Probability Axioms
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Probability Axioms

The Kolmogorov axioms are the foundations of probability theory introduced by Andrey Kolmogorov in 1933.[1] These axioms remain central and have direct contributions to mathematics, the physical sciences, and real-world probability cases.[2] An alternative approach to formalising probability, favoured by some Bayesians, is given by Cox's theorem.[3]

Axioms

The assumptions as to setting up the axioms can be summarised as follows: Let (?, FP) be a measure space with ${\displaystyle P(E)}$ being the probability of some event E, and ${\displaystyle P(\Omega )}$ = 1. Then (?, FP) is a probability space, with sample space ?, event space F and probability measure P.[1]

First axiom

The probability of an event is a non-negative real number:

${\displaystyle P(E)\in \mathbb {R} ,P(E)\geq 0\qquad \forall E\in F}$

where ${\displaystyle F}$ is the event space. It follows that ${\displaystyle P(E)}$ is always finite, in contrast with more general measure theory. Theories which assign negative probability relax the first axiom.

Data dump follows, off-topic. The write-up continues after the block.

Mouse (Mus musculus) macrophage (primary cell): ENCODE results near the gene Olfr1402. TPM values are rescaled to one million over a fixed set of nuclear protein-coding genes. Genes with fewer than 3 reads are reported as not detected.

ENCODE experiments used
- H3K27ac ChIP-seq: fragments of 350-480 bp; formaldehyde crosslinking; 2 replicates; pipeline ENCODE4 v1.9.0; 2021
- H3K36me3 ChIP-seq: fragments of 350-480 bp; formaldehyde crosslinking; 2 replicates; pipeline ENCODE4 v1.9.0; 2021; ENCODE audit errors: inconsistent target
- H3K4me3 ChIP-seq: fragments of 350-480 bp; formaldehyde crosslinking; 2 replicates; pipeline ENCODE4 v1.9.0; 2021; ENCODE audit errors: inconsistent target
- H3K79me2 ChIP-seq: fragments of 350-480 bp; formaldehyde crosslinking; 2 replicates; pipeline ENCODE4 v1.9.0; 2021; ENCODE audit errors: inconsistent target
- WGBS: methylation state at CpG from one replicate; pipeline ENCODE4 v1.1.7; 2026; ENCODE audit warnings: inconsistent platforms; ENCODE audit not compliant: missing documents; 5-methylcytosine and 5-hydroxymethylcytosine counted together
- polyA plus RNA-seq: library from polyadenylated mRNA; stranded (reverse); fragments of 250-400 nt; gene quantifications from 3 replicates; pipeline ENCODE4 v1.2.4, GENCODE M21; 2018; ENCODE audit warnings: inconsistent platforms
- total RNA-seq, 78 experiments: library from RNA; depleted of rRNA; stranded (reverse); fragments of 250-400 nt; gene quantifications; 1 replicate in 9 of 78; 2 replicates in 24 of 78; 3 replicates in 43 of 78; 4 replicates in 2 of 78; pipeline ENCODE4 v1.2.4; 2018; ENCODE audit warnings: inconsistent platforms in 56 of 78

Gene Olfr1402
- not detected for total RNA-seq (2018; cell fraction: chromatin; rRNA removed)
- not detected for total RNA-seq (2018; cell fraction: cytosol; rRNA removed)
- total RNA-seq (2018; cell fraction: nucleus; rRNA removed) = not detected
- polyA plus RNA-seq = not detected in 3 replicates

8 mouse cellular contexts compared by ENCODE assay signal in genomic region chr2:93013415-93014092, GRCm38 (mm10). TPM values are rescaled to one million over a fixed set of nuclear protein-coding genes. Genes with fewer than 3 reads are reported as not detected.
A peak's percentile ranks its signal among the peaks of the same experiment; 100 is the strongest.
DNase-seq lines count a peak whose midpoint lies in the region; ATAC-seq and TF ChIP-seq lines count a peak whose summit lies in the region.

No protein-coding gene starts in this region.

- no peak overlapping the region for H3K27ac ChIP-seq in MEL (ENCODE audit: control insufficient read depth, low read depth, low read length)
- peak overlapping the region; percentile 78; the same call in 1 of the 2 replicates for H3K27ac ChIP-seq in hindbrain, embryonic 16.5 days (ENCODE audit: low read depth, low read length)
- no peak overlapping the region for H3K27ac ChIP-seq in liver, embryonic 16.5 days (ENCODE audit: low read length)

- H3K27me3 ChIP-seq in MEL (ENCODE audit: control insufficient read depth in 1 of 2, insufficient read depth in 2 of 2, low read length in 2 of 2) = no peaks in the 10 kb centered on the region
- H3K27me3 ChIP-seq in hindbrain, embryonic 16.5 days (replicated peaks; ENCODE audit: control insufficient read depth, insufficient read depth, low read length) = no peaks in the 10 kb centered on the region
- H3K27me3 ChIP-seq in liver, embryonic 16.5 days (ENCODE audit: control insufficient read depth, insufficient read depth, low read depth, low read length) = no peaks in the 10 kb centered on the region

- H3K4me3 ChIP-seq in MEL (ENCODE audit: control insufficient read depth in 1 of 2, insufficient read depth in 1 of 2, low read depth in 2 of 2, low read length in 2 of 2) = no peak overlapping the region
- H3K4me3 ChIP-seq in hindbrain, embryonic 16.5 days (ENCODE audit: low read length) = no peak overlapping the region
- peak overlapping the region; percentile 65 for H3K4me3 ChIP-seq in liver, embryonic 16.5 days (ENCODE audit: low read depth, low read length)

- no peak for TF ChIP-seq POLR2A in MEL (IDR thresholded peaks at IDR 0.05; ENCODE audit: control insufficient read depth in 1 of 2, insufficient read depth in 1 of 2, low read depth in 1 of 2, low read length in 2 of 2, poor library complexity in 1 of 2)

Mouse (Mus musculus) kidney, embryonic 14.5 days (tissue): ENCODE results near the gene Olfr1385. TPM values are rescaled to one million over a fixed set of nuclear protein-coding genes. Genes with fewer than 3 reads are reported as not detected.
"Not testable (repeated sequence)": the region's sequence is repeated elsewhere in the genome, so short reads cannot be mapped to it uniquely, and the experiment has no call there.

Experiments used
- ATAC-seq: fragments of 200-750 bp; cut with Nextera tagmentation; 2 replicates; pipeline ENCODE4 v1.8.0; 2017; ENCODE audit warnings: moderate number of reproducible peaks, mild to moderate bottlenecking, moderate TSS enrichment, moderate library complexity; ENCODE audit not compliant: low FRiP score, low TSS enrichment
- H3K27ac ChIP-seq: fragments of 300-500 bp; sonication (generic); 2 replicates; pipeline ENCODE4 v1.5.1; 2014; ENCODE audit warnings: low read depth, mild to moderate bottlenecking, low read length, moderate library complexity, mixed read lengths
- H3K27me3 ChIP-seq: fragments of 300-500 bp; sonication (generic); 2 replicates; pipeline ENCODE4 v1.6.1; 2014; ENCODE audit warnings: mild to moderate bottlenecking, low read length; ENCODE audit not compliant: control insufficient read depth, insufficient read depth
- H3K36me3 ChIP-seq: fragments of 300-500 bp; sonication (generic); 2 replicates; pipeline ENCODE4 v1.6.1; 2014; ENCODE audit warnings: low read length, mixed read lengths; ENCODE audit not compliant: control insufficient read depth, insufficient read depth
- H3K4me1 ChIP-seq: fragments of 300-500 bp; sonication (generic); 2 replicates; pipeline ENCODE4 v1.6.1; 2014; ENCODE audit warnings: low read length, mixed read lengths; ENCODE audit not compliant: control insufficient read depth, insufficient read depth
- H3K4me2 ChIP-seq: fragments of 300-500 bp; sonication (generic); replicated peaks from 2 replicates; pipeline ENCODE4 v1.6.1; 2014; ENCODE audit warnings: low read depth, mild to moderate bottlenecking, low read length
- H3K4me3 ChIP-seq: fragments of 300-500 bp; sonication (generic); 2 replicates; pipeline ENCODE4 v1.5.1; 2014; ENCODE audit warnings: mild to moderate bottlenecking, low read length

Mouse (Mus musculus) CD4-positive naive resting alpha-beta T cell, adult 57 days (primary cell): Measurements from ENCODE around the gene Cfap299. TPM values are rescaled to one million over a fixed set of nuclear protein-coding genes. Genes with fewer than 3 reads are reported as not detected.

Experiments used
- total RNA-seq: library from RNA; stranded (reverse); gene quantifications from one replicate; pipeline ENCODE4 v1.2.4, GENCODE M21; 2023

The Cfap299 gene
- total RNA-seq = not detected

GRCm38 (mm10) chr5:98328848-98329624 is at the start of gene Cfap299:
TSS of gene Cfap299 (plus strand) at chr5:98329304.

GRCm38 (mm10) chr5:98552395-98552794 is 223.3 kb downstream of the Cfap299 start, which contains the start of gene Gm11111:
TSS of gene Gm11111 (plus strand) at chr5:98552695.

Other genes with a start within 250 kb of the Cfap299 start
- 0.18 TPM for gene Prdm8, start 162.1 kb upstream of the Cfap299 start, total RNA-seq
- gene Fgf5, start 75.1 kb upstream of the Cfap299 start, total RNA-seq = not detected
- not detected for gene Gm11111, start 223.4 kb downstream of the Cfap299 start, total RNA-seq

Second axiom

This is the assumption of unit measure: that the probability that at least one of the elementary events in the entire sample space will occur is 1

${\displaystyle P(\Omega )=1.}$

Third axiom

This is the assumption of σ-additivity:

Any countable sequence of disjoint sets (synonymous with mutually exclusive events) ${\displaystyle E_{1},E_{2},\ldots }$ satisfies
${\displaystyle P\left(\bigcup _{i=1}^{\infty }E_{i}\right)=\sum _{i=1}^{\infty }P(E_{i}).}$

Some authors consider merely finitely additive probability spaces, in which case one just needs an algebra of sets, rather than a σ-algebra.[4]Quasiprobability distributions in general relax the third axiom.

Consequences

From the Kolmogorov axioms, one can deduce other useful rules for studying probabilities. The proofs[5][6][7] of these rules are a very insightful procedure that illustrates the power of the third axiom, and its interaction with the remaining two axioms. Four of the immediate corollaries and their proofs are shown below:

Monotonicity

${\displaystyle \quad {\text{if}}\quad A\subseteq B\quad {\text{then}}\quad P(A)\leq P(B).}$

If A is a subset of, or equal to B, then the probability of A is less than, or equal to the probability of B.

Proof of monotonicity[5]